Plan

A road sign labeled career, points to the right A successful career is not achieved by a one time decision. Career planning is a series of choices made over time. As you begin exploring, you may find careers and majors that look interesting and those you can cross of your list. Through this process, you will continue to grow, re-evaluate, and change at each turn. The more effort you put into self-assessment and exploring majors and careers, the more easily you should be able to make a decision you are comfortable with. It's time to begin honing your options to find a major and career that is right for you.






Choosing Your Direction

  • There is no "test" that can pinpoint your major or career. The DISCOVER section can help you begin learning more about yourself and your potential areas of interest.
  • No career can possibly meet all of your needs or satisfy all of your interest areas. The challenge is to decide on a career/major direction that combines the "must-haves" on your lists.
  • There are many, many things you can do with ANY major. Your choice of major is only one factor in determining your future job prospects and career path. Many employers also look at skills sets, campus and community involvement, and personal characteristics in the hiring process.
  • Don't choose based on what is "hot" right now. The fact of the matter is that most jobs that are "hot" right now might not be several years from now. You also want to make sure that this career/major is right for you. You will be spending a lot of time in that career field/major, so you want to enjoy and do well in it.
  • There is no single career which is right for you. Many students change majors several times before finding one that works for them. Recent graduates may "test try" several occupations before finding a career that works for them. Most people change career fields several times over their lifetime.

How to Choose

  • Identify the decision to be made. Are you choosing a major? Are you looking for your first job out of college? Are you looking for what career options you have in your major?
  • Gather relevant information. What information do I have from the DISCOVER and EXPLORE sections? What additional information do I need (How many credits in each major? How long will each take? What are the career prospects in the major?)
  • Identify the choices. What choices sound interesting? Which ones do I want to know more about? Which ones don't I like? Can I narrow down my list to 3-5 major/career options?
  • Weigh the evidence. This is the classic "pros and cons" list with a little more depth thrown in. What costs and benefits are involved in each alternative? What risks are involved? What are the positive and negative outcomes that could happen?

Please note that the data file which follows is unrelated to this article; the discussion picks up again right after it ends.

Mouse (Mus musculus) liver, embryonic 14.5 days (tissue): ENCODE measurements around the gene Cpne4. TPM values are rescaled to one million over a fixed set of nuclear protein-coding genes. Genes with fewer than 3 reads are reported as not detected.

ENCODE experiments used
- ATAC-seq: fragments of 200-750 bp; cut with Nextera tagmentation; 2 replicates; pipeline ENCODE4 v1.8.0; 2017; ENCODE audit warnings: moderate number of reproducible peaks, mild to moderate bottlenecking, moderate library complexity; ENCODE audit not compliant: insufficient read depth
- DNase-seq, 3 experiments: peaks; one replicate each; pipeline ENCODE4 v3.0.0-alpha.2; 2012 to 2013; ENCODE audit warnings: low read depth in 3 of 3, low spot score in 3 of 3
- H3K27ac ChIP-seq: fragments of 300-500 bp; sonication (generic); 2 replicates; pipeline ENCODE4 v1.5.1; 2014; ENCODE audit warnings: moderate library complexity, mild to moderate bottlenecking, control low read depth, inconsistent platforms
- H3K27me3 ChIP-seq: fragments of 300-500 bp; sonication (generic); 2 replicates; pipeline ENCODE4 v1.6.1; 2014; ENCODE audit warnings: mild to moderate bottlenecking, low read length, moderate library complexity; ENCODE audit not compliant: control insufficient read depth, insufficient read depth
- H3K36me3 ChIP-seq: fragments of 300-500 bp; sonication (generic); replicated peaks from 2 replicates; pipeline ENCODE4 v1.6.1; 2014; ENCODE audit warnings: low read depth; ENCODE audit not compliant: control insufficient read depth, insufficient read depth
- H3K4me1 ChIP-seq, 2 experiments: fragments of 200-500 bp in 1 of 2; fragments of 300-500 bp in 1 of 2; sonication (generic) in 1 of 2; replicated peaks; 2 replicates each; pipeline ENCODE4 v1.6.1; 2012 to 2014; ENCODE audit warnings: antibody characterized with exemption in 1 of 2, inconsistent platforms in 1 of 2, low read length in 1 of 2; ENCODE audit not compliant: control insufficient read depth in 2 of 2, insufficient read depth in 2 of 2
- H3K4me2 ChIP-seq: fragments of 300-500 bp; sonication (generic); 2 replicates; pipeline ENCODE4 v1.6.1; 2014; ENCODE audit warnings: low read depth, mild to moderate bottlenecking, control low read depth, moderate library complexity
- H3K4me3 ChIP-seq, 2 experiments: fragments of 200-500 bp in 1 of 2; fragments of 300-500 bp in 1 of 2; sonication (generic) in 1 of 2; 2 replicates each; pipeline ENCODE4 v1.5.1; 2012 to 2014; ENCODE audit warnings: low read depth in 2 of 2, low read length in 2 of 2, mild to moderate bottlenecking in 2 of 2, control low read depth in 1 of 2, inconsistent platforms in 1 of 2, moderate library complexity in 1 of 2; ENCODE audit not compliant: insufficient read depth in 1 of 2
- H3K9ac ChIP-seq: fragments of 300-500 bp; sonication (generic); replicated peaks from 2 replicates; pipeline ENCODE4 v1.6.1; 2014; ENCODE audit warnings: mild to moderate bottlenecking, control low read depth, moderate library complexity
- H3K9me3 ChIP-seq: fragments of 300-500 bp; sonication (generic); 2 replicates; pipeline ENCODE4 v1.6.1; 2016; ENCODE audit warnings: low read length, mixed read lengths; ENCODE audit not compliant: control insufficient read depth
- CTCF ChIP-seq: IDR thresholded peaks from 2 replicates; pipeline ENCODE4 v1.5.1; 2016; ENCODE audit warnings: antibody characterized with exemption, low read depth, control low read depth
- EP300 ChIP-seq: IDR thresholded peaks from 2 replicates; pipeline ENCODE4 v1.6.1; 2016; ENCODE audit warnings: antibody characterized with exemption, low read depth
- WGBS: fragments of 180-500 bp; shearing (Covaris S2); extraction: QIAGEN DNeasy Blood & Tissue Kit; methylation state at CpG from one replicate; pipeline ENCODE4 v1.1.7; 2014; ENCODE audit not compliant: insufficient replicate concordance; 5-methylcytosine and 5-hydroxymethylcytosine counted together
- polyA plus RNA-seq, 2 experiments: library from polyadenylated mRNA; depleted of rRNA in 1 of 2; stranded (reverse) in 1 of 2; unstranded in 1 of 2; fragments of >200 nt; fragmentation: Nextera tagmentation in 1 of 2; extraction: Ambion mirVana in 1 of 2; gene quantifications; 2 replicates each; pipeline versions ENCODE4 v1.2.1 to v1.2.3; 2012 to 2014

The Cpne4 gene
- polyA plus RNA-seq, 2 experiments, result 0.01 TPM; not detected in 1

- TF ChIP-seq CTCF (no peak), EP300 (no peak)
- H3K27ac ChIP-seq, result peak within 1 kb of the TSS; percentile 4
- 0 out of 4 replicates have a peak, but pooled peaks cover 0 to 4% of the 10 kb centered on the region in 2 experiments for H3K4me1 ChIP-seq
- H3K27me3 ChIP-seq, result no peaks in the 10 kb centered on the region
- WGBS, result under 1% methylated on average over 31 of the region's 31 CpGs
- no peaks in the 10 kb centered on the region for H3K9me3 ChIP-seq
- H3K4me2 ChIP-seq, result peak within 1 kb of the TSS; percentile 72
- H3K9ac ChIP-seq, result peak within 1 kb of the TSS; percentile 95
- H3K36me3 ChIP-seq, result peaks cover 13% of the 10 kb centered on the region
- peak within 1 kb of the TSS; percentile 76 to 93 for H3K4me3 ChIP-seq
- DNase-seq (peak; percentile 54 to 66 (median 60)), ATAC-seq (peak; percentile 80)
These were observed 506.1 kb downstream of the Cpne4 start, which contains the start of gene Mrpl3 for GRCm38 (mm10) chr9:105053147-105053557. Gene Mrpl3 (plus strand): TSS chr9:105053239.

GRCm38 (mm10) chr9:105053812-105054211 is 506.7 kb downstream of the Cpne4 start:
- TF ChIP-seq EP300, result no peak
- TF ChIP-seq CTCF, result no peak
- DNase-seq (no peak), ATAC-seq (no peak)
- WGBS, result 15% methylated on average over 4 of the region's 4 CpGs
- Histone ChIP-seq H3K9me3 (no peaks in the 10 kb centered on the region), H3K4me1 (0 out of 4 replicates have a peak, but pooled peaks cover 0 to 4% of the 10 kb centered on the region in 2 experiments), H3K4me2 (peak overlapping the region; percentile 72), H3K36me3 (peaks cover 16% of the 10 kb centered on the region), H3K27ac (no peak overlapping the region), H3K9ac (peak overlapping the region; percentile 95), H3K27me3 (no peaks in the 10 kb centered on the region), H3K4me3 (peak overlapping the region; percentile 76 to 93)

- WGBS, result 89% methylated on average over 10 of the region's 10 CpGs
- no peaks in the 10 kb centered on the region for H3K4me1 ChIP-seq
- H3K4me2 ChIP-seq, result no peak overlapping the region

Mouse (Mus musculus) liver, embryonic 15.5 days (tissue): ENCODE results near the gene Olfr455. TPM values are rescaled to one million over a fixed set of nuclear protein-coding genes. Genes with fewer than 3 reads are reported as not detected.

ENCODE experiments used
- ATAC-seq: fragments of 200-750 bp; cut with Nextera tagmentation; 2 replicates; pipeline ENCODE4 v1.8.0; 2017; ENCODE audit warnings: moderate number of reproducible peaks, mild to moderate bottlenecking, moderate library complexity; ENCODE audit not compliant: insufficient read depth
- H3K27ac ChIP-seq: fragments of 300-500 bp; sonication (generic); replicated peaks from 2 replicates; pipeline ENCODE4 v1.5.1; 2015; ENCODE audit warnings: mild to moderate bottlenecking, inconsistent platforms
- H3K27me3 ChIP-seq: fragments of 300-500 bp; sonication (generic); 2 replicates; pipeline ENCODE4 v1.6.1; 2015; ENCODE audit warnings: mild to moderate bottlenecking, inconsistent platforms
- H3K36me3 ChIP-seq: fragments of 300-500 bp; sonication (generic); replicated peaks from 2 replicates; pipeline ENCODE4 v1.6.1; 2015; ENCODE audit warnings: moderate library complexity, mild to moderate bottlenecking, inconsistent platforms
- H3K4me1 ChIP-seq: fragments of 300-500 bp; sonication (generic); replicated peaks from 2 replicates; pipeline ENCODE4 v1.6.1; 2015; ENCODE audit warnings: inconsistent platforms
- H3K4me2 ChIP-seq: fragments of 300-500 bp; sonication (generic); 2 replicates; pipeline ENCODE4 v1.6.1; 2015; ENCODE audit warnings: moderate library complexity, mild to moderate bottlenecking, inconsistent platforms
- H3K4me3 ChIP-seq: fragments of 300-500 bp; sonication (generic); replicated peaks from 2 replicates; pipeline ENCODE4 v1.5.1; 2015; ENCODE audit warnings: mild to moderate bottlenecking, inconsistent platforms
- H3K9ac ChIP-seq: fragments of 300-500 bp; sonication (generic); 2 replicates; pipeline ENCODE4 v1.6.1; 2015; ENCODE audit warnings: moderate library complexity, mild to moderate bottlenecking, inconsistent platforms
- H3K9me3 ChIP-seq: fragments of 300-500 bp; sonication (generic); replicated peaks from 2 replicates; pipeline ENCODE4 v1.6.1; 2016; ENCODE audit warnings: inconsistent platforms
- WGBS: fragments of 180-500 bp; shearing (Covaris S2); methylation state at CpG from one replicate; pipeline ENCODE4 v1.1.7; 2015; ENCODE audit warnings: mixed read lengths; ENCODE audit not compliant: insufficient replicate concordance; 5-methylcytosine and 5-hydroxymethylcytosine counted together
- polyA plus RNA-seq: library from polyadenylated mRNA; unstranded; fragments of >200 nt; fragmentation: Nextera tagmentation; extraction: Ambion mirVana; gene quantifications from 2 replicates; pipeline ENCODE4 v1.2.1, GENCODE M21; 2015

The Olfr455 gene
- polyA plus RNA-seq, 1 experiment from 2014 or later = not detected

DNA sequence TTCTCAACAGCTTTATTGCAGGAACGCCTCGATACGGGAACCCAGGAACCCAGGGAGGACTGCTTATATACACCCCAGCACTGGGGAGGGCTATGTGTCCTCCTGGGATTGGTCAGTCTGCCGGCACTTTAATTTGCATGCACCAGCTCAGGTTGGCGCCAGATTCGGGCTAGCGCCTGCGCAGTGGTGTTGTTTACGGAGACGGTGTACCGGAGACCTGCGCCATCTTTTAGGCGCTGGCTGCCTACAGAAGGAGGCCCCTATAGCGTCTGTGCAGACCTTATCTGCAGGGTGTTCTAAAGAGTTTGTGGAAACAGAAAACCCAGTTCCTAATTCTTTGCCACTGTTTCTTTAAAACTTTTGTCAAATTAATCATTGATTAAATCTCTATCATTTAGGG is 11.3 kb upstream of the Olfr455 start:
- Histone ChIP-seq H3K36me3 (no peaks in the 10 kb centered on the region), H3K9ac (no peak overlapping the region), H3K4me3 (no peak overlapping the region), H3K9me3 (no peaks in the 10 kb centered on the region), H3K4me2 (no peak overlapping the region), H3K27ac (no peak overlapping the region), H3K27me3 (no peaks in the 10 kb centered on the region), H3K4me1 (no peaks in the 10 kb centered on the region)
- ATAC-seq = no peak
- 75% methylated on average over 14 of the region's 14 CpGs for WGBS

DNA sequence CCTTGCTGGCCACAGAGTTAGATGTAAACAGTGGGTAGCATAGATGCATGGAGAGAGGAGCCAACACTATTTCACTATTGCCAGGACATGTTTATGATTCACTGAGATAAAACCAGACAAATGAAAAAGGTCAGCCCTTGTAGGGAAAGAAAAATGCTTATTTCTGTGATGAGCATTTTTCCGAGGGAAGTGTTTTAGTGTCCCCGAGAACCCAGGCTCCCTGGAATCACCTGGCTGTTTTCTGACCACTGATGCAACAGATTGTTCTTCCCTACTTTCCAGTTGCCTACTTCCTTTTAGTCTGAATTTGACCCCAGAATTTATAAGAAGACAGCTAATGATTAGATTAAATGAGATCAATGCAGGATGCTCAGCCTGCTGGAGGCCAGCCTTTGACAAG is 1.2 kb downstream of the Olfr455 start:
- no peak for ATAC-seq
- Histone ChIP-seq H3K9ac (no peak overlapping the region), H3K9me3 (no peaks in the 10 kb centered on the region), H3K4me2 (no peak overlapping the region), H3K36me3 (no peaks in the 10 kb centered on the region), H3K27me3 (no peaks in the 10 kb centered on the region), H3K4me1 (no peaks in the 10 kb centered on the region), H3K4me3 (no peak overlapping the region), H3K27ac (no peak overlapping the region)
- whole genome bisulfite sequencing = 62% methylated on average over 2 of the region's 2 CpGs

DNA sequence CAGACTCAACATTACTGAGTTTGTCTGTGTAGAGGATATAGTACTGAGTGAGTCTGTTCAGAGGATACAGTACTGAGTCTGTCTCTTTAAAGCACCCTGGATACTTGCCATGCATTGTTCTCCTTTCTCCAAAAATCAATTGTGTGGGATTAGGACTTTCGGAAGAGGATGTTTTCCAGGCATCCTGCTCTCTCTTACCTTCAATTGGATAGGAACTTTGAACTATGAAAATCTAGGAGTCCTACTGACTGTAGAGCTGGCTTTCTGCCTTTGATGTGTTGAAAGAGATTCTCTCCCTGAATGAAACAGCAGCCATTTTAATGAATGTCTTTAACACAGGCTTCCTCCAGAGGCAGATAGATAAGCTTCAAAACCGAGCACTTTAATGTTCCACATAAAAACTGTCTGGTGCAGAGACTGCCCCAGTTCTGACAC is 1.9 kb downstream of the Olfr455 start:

• Choose among the alternatives. Which one(s) best meet my needs at this time?
  • Take action by creating a plan. How will I begin? What will I do next? When will I start? The section below will help you with this next step.

Creating a Plan

Once you have decided on a major and narrowed down your career interests, it is time to create a plan to get you there.

Taking Action to Make This Major/Career a Reality:

  • From that narrowed down list of 3-5 career and major options, what education and skills do you need to acquire? Use the DISCOVER and EXPLORE sections to gather information. You may even want to browse job listings for your career interest and see what keywords consistently appear in the listings.
  • What activities can you become involved in that will help you work towards this goal?
  • If you need to further your education to reach this goal, are there any pre-requisite courses that you can work on? Are there additional minors or classes that would be beneficial to your goal?
  • Work to build your résumé through internships, volunteer experiences, and leadership activities that will give you experience and build your network in your field.
  • Visit Career Services to talk with a Career Counselor about building your Career Plan.

Creating a Back Up Plan:

In an ideal world, things go exactly as you have planned. However, reality usually throws us some curve balls. It is important to think about possible alternatives.

  • If you have chosen a major that you have to be accepted into, what other majors could you consider? Could you add a minor that might add other skill sets or become a major if your first choice doesn't work out?
  • What other types of careers came up in the DISCOVER and EXPLORE sections that might be worth a second look?
  • What activities/internships can you become involved in that would help you go back and do a little more exploring in other areas?

By creating a career plan that will continue to evolve as you discover more about yourself and the career world, you are one step closer to making your ideas a reality. For help with making a plan and career decision making, contact Career Services to schedule an appointment with a Career Counselor.

Additional Resources